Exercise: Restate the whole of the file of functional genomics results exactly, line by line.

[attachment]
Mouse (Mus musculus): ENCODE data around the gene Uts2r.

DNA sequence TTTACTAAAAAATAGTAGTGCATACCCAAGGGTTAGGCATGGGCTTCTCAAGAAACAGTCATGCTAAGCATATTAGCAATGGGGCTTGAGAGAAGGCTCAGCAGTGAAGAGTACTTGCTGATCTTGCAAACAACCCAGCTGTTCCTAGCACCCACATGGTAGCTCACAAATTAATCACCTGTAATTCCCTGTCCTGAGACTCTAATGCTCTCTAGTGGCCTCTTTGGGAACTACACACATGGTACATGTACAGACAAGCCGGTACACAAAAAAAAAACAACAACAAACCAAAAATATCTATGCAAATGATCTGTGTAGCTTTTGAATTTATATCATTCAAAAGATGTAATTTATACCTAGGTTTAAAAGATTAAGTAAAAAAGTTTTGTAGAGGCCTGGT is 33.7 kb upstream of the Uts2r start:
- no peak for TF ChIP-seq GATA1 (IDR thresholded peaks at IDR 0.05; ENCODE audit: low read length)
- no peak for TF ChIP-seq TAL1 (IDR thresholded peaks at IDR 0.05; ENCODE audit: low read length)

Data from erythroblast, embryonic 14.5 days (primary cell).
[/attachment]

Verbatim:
Mouse (Mus musculus): ENCODE data around the gene Uts2r.

DNA sequence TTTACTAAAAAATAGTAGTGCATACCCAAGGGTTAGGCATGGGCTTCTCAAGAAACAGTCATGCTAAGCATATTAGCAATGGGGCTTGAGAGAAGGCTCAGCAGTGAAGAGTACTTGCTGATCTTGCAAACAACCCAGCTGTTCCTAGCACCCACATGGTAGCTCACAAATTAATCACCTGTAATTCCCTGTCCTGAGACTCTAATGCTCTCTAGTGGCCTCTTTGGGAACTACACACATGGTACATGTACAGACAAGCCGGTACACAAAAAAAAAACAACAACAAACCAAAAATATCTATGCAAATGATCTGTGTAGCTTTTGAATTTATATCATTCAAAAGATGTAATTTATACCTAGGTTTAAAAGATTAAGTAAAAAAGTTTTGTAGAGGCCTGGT is 33.7 kb upstream of the Uts2r start:
- no peak for TF ChIP-seq GATA1 (IDR thresholded peaks at IDR 0.05; ENCODE audit: low read length)
- no peak for TF ChIP-seq TAL1 (IDR thresholded peaks at IDR 0.05; ENCODE audit: low read length)

Data from erythroblast, embryonic 14.5 days (primary cell).